Anticipating Socialytic Disruption
Today’s businesses have access to exponentially more data from more streams than ever before. From customer-level data to social data to performance data, there is no shortage of what our firms can track, measure, and collect. And yet, with this massive influx of unstructured information, many firms have succumbed to “analysis paralysis;” they know there is more to be gleaned from the data, but don’t know which questions to ask of it or where to begin.
The nascent field of social analytics, or “socialytics,” seeks to integrate social software and big data analytics to address this concern and create more valuable insight from unstructured information. So far, socialytic applications have mostly remained within marketing and sales. Looking ahead, social analytics can have a much broader application across all functions of the firm as well as redefining relationships beyond the firm in three broad opportunities emerging from the integration of data analytics and social software:
- Making better use of data warehouses: Data from communication flows can be analyzed to create leading indicators, which can help firms anticipate operating performance trends and take more focused steps to improve outcomes.
- Turning data silos into data platforms: Opening up large databases to third party analytic services can uncover valuable insight from preexisting stores of data.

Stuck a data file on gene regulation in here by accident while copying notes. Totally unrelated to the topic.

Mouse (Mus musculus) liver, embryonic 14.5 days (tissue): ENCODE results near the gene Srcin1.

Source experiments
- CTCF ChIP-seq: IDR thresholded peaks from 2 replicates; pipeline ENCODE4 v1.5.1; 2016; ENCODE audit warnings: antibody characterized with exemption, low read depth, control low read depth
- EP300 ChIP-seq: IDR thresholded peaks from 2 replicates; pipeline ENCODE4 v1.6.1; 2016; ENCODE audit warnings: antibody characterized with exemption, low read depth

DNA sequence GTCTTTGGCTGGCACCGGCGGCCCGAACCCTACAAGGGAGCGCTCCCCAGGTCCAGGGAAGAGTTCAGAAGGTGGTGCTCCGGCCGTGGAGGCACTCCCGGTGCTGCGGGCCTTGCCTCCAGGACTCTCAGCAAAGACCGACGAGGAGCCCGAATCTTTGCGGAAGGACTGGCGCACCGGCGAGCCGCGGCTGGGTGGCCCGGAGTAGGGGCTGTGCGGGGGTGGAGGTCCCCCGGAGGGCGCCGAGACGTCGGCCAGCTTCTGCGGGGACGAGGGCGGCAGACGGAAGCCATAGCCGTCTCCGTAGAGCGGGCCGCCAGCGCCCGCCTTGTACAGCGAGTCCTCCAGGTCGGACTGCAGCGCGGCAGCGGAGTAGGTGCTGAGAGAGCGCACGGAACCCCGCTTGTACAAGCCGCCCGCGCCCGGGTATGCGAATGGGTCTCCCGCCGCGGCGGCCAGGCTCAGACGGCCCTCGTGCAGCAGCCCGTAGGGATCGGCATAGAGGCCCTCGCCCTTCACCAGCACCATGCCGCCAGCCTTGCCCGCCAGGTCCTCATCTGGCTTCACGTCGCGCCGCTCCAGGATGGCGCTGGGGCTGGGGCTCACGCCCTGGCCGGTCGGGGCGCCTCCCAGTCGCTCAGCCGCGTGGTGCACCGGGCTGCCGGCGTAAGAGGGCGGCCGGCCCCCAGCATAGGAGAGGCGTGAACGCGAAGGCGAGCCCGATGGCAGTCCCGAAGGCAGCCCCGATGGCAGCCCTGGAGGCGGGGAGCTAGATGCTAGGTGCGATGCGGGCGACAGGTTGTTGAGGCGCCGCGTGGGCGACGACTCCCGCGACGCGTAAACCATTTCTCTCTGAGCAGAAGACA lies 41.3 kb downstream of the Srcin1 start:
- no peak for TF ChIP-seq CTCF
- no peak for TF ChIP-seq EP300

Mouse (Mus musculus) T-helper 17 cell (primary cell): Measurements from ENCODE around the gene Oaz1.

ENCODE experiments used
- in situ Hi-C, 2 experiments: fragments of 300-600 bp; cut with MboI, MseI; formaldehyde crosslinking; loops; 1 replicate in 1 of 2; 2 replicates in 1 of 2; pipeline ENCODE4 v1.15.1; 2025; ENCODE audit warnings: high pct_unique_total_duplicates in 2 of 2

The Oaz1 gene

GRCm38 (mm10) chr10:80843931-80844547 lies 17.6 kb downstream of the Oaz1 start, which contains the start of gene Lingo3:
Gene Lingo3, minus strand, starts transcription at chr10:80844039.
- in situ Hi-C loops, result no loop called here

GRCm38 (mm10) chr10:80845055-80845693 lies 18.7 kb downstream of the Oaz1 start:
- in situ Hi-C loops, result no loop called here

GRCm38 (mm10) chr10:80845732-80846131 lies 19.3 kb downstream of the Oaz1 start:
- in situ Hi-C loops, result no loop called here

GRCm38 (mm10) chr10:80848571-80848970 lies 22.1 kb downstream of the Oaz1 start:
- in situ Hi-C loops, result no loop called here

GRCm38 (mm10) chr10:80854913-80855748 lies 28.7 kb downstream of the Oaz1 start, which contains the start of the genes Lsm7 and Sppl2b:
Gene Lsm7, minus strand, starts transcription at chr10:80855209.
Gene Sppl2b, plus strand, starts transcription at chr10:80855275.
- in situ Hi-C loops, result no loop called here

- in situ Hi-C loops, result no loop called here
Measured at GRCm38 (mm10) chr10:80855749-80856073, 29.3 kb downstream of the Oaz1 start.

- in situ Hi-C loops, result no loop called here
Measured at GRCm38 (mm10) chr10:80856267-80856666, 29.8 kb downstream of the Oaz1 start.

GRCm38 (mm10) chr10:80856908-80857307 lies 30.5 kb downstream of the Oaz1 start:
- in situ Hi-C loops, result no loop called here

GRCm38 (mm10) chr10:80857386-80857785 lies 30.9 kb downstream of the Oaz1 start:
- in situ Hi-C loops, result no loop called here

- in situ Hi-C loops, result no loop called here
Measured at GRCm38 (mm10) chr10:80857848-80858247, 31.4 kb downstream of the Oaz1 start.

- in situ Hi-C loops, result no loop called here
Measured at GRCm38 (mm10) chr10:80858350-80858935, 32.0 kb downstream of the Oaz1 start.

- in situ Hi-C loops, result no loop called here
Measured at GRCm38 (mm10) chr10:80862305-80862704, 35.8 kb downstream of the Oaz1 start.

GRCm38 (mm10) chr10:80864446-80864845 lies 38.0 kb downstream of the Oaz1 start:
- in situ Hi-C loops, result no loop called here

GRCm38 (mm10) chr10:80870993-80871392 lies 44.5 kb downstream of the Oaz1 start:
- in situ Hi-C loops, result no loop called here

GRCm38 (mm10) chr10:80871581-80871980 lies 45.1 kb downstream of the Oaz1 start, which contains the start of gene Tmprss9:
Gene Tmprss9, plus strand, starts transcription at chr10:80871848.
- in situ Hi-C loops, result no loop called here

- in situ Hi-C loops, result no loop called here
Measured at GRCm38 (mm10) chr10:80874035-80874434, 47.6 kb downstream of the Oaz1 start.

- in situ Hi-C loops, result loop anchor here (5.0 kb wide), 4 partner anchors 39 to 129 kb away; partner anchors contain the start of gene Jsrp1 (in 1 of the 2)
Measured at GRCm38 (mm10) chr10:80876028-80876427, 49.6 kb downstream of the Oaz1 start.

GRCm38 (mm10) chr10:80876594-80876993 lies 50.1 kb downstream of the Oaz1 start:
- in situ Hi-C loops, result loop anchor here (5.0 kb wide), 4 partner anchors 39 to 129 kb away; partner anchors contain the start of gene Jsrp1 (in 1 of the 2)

- Driving learning through creation spaces: Enriching the opportunity for collaboration and targeted performance feedback on data platforms can accelerate learning and performance improvement among participants both inside and outside individual firms.
While this paper focuses on how socialytics can be used by companies and individuals, these three opportunities apply to all institutions, from government organizations to Fortune 500s to NGOs. Socialytics is not just a passing interest; it has the potential to make the invisible visible, focus attention within the firm onto the most pressing performance issues, and generate real value both for institutions and individuals.
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